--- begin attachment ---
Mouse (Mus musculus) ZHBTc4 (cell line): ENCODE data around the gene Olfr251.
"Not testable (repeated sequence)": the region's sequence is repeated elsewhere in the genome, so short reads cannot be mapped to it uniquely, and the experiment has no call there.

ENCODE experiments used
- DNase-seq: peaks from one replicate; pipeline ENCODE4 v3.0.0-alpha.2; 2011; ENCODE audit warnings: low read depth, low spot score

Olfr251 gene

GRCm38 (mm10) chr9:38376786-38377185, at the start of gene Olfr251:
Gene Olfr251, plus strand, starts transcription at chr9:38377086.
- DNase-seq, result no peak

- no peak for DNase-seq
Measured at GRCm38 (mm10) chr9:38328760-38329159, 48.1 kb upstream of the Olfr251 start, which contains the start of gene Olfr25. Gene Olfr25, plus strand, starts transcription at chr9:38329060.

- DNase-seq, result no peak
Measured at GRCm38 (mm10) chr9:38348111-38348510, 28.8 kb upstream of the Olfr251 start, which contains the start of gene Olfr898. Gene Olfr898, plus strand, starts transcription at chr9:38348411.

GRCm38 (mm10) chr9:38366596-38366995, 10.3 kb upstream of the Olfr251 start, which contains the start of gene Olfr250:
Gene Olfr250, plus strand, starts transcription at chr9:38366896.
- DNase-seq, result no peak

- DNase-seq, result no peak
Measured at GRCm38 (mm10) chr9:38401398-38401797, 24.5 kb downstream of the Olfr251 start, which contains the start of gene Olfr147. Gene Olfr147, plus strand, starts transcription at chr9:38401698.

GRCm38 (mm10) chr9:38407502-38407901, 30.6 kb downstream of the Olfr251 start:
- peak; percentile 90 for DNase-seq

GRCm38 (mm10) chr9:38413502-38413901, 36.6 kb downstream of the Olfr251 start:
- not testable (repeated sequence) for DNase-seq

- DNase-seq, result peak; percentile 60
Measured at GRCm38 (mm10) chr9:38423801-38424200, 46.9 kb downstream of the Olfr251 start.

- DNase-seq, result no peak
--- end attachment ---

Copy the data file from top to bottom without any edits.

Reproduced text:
Mouse (Mus musculus) ZHBTc4 (cell line): ENCODE data around the gene Olfr251.
"Not testable (repeated sequence)": the region's sequence is repeated elsewhere in the genome, so short reads cannot be mapped to it uniquely, and the experiment has no call there.

ENCODE experiments used
- DNase-seq: peaks from one replicate; pipeline ENCODE4 v3.0.0-alpha.2; 2011; ENCODE audit warnings: low read depth, low spot score

Olfr251 gene

GRCm38 (mm10) chr9:38376786-38377185, at the start of gene Olfr251:
Gene Olfr251, plus strand, starts transcription at chr9:38377086.
- DNase-seq, result no peak

- no peak for DNase-seq
Measured at GRCm38 (mm10) chr9:38328760-38329159, 48.1 kb upstream of the Olfr251 start, which contains the start of gene Olfr25. Gene Olfr25, plus strand, starts transcription at chr9:38329060.

- DNase-seq, result no peak
Measured at GRCm38 (mm10) chr9:38348111-38348510, 28.8 kb upstream of the Olfr251 start, which contains the start of gene Olfr898. Gene Olfr898, plus strand, starts transcription at chr9:38348411.

GRCm38 (mm10) chr9:38366596-38366995, 10.3 kb upstream of the Olfr251 start, which contains the start of gene Olfr250:
Gene Olfr250, plus strand, starts transcription at chr9:38366896.
- DNase-seq, result no peak

- DNase-seq, result no peak
Measured at GRCm38 (mm10) chr9:38401398-38401797, 24.5 kb downstream of the Olfr251 start, which contains the start of gene Olfr147. Gene Olfr147, plus strand, starts transcription at chr9:38401698.

GRCm38 (mm10) chr9:38407502-38407901, 30.6 kb downstream of the Olfr251 start:
- peak; percentile 90 for DNase-seq

GRCm38 (mm10) chr9:38413502-38413901, 36.6 kb downstream of the Olfr251 start:
- not testable (repeated sequence) for DNase-seq

- DNase-seq, result peak; percentile 60
Measured at GRCm38 (mm10) chr9:38423801-38424200, 46.9 kb downstream of the Olfr251 start.

- DNase-seq, result no peak